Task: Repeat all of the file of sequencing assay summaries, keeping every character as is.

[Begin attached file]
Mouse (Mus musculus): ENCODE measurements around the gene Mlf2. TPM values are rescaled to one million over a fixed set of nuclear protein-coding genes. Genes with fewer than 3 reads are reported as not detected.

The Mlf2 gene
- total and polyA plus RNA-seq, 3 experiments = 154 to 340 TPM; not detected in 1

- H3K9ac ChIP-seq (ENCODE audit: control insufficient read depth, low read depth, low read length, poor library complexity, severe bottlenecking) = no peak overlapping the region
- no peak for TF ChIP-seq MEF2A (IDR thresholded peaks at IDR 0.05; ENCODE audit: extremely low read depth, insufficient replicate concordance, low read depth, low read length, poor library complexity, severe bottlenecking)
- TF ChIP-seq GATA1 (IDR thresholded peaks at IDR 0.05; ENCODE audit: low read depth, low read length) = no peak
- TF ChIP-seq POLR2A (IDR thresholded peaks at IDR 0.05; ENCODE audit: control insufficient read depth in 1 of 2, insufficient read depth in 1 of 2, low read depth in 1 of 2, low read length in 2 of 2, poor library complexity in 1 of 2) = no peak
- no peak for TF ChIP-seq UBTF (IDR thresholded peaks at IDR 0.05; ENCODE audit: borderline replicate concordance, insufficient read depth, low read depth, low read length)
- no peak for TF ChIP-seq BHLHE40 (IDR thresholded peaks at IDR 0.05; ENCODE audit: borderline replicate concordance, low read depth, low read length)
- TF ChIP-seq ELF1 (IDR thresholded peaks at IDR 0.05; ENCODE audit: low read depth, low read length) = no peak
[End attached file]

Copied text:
Mouse (Mus musculus): ENCODE measurements around the gene Mlf2. TPM values are rescaled to one million over a fixed set of nuclear protein-coding genes. Genes with fewer than 3 reads are reported as not detected.

The Mlf2 gene
- total and polyA plus RNA-seq, 3 experiments = 154 to 340 TPM; not detected in 1

- H3K9ac ChIP-seq (ENCODE audit: control insufficient read depth, low read depth, low read length, poor library complexity, severe bottlenecking) = no peak overlapping the region
- no peak for TF ChIP-seq MEF2A (IDR thresholded peaks at IDR 0.05; ENCODE audit: extremely low read depth, insufficient replicate concordance, low read depth, low read length, poor library complexity, severe bottlenecking)
- TF ChIP-seq GATA1 (IDR thresholded peaks at IDR 0.05; ENCODE audit: low read depth, low read length) = no peak
- TF ChIP-seq POLR2A (IDR thresholded peaks at IDR 0.05; ENCODE audit: control insufficient read depth in 1 of 2, insufficient read depth in 1 of 2, low read depth in 1 of 2, low read length in 2 of 2, poor library complexity in 1 of 2) = no peak
- no peak for TF ChIP-seq UBTF (IDR thresholded peaks at IDR 0.05; ENCODE audit: borderline replicate concordance, insufficient read depth, low read depth, low read length)
- no peak for TF ChIP-seq BHLHE40 (IDR thresholded peaks at IDR 0.05; ENCODE audit: borderline replicate concordance, low read depth, low read length)
- TF ChIP-seq ELF1 (IDR thresholded peaks at IDR 0.05; ENCODE audit: low read depth, low read length) = no peak